8 Aug 02. Soldiers from Fort Hood’s 4th Infantry Division, and soon the rest of the Army, will now get help if their track or wheeled vehicle breaks down in training and deployed areas.
Help will come in the way of a mobile maintenance shop on wheels called Forward Repair System, Heavy or FRSH. It’s carried by a palletized load system, and can be operational within five minutes once on the ground.
With its on-board crane, air compressor, 30-kilowatt tactically quiet generator, welder and full compliment of diagnostic and hand tools, the FRSH’s two-person crew will be equipped for most maintenance tasks, said FRSH instructor Mark Koker.
Before the FRSH, soldiers had to wait for a wrecker to retrieve the broke-down vehicle and tow it back to the shop for repairs. The FRSH eliminates that trip.
“Instead of going out to a site just to tow a track or other vehicle back to the rear, the (FRSH) crew can go out to the site, fix what’s wrong right then and there, and be done,” said Koker. “The whole idea is to be able to take the shop to the downed vehicle.”
The FRSH concept has been in the works for nearly two years. The 4th Inf. Div. at Fort Hood, Texas has worked with four previous prototypes during the past 18 months incorporating improvements. Those prototypes have seen action in desert conditions at the National Training Center, Fort Irwin, Calif., and numerous other field exercises.
The final product is now being issued to the 4th Inf. Div.’s forward support units.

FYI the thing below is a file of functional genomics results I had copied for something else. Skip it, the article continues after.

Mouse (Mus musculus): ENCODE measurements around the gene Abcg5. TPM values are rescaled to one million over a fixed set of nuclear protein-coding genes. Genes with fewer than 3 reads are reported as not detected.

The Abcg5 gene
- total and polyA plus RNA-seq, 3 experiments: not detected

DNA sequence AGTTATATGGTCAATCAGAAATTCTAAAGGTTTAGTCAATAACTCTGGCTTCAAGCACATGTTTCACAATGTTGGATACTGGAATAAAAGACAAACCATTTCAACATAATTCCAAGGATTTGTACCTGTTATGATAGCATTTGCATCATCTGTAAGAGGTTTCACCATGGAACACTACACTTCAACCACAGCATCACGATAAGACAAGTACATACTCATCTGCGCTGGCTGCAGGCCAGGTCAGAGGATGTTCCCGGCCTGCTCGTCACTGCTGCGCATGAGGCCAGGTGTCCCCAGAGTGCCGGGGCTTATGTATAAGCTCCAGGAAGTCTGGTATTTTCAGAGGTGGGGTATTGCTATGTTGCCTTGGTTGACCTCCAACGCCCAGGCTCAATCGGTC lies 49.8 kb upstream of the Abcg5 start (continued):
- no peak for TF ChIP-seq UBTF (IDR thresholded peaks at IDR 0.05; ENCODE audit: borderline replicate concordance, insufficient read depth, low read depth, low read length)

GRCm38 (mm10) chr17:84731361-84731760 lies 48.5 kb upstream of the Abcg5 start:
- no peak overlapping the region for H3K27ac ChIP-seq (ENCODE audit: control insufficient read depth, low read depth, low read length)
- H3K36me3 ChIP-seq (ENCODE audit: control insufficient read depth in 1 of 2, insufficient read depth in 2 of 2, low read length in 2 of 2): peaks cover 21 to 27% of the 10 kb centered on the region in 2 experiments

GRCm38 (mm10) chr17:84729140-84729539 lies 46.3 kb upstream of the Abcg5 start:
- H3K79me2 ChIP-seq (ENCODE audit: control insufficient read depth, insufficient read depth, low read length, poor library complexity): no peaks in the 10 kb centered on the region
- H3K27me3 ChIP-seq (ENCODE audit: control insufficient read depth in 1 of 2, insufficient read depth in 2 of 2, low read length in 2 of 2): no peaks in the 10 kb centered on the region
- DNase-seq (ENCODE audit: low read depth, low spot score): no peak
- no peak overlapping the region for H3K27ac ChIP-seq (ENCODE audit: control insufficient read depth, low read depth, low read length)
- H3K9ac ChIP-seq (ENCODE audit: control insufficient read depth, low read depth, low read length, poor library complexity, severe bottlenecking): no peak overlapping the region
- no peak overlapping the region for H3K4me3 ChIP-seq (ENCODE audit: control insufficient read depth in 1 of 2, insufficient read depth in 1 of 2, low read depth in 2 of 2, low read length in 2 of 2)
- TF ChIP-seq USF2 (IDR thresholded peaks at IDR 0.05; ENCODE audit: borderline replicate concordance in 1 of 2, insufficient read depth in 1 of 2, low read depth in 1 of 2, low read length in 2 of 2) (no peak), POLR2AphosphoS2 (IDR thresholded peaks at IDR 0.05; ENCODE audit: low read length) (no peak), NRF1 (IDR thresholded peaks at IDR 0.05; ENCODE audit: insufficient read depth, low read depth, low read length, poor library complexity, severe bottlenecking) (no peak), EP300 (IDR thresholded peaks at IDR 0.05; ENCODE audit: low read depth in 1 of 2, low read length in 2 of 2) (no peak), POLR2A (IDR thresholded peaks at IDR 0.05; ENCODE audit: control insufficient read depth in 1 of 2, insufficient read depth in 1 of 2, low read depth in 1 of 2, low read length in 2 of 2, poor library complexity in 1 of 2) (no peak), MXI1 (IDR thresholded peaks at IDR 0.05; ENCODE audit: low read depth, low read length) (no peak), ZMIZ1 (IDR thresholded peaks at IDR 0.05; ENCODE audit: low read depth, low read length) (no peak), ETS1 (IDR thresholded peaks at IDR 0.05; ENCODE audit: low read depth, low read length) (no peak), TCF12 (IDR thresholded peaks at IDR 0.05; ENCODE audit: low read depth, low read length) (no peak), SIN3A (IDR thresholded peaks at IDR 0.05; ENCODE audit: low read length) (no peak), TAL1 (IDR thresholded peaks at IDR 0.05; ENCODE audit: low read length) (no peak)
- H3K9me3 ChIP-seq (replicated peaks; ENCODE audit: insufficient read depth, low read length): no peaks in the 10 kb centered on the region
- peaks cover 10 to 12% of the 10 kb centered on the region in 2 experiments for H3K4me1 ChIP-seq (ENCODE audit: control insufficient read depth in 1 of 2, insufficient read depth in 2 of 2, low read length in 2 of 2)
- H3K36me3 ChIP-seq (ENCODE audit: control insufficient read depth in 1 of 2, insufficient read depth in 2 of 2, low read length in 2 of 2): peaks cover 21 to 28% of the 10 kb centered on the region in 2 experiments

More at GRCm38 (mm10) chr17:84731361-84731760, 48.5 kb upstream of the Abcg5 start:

The FRSHs follow vehicles just like a rucksack follows an infantryman,” said Command Sgt. Maj. Tomas Erazo, Division Support Command’s sergeant major. “With these FRSHs soldiers will be faster and better equipped to complete a recovery mission.”
The FRSH is designed to provide more support and repairs than previous contact maintenance shops. The new contact shops, which are mounted on Humvees, are used for repairs requiring two hours or less work. The new shops come equipped with an assortment of tools, an air compressor, welder, cutting torch, lights, etc.
“With the FRSH we can do so much more than with the contact truck,” said Pfc. Gary Penyack, a tank mechanic with Co. C, 204th FSB. “With a contact truck we could just do the basics. With this we can do so much more.”
The generator has both AC and DC voltage capabilities. The crane can lift up to 10,000 pounds, up to 14 feet in height. The FRSH’s crane has the power to remove an entire power pack (engine and transmission) from most tracked vehicles, Koker said.
The FRSH has built in air hoses, and hoses for the cutting and welding torch. Even the storage drawers are padded with polyethylene foam for the tools housed in their own designated cutout for fast retrieval.
Recently, soldiers from 204th Forward Support Battalion attended two-week training classes to familiarize themselves with the FRSH and learn operator maintenance.
“I think this is best idea the Army has come up with,” said Pfc. James Nelson, a track-vehicle mechanic with Co. D., 4th FSB. “It’s just like a ‘mini-garage’ on wheels. It has everything you’d need while out in the field. We’re just like the Army’s AAA roadside assistance crew.”
The next few years will see pproximately 280 FRSHs be fielded Armywide. Fort Lewis, Wash. is next on the list to receive them, Koker said.